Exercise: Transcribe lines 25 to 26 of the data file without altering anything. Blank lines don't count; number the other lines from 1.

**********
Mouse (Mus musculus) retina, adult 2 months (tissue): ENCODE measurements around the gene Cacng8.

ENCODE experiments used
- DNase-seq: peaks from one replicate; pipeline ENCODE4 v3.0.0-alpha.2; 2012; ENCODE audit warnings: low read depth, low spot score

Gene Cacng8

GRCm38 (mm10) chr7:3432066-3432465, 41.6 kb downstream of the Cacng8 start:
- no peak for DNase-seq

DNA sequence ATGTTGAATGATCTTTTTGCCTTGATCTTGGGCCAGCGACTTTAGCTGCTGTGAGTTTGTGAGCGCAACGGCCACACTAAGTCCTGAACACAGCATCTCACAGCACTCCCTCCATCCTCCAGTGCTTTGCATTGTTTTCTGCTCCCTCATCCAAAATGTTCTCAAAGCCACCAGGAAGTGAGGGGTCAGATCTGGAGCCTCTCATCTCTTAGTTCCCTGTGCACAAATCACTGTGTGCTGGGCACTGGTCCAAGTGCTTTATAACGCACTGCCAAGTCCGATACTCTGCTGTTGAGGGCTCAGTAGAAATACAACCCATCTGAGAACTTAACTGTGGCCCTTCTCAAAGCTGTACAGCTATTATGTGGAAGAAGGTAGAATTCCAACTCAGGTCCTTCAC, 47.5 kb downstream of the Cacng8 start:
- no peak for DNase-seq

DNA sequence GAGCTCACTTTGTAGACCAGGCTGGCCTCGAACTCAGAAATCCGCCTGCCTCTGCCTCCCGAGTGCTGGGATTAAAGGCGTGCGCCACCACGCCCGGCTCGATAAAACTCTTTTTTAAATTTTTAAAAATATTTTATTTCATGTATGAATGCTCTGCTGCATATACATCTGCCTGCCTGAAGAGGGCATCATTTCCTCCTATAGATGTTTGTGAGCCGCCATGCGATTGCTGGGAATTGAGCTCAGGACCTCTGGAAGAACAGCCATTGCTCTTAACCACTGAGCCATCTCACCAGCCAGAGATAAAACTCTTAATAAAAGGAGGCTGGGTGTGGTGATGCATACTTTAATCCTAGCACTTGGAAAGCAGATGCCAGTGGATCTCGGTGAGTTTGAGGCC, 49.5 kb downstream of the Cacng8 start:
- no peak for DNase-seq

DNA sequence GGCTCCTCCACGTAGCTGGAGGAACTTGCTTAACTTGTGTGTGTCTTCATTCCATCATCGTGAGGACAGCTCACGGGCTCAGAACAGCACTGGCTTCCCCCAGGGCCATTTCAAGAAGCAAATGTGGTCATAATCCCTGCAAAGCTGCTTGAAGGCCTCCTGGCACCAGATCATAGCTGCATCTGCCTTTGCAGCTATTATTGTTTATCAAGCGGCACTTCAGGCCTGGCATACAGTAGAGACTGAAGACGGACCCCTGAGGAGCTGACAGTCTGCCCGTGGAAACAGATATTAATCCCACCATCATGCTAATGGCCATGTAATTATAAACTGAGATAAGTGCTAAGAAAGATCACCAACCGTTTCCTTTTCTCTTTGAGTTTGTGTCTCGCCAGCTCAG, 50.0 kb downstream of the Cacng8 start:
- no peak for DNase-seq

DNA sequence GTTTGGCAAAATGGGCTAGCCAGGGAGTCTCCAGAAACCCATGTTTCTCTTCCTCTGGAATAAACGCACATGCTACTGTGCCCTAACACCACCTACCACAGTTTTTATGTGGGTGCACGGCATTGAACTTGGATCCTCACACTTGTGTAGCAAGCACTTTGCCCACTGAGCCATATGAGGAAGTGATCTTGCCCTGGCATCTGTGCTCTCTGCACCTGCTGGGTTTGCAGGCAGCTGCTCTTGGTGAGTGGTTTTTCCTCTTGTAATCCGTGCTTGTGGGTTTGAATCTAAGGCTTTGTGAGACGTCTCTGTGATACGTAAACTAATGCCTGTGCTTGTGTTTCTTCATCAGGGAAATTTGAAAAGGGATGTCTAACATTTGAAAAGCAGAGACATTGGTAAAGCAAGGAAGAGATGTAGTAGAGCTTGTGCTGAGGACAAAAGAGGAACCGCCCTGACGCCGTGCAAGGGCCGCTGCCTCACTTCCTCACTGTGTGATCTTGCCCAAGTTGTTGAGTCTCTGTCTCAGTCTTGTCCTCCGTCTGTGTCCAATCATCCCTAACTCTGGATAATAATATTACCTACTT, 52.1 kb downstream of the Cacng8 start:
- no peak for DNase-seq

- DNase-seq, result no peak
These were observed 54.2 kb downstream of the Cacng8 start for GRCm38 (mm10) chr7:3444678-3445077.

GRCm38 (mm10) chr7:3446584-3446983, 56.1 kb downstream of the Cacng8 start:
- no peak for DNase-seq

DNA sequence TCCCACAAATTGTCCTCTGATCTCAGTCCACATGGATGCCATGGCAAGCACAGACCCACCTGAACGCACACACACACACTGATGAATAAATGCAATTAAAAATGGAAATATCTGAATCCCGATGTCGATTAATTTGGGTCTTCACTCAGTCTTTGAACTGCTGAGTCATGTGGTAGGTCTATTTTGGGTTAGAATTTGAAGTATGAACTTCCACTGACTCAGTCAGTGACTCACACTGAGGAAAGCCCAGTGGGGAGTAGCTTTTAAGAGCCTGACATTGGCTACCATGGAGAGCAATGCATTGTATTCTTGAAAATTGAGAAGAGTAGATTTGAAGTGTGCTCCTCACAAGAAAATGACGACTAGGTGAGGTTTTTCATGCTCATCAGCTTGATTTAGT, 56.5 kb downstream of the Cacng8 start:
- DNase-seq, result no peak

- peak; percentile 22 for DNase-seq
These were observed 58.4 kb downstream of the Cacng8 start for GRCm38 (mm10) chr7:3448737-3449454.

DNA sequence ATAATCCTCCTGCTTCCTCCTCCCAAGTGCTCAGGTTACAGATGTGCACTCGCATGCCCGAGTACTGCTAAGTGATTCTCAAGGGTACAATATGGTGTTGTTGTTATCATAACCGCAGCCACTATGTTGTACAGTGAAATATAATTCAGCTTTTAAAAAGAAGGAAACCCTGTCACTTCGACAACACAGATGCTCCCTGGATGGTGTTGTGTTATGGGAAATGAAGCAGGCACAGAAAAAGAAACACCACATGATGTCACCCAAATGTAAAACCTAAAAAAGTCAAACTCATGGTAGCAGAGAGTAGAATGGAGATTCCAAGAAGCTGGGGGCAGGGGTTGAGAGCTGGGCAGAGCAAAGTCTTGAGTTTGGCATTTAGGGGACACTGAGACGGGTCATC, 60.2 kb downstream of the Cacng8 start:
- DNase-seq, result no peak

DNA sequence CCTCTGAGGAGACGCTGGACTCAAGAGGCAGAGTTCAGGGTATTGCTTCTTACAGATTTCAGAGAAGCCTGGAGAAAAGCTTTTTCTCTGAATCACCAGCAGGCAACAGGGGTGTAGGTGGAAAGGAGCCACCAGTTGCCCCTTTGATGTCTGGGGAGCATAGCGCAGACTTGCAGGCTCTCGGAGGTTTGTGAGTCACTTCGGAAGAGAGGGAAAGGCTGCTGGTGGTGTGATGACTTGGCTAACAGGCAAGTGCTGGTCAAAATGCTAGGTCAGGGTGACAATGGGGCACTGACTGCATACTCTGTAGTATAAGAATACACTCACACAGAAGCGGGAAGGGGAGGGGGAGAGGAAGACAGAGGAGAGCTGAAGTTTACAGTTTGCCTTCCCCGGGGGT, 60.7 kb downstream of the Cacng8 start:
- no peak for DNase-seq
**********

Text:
DNA sequence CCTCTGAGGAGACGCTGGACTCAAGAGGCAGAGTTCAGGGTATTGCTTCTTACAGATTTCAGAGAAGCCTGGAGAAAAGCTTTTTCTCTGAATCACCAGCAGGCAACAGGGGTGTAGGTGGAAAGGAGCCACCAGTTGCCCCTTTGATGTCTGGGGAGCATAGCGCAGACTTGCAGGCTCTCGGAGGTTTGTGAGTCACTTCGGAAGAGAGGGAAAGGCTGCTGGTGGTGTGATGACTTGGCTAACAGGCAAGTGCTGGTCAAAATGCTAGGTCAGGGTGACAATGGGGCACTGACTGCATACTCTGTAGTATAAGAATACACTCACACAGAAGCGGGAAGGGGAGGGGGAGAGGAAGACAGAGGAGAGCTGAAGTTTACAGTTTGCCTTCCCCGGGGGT, 60.7 kb downstream of the Cacng8 start:
- no peak for DNase-seq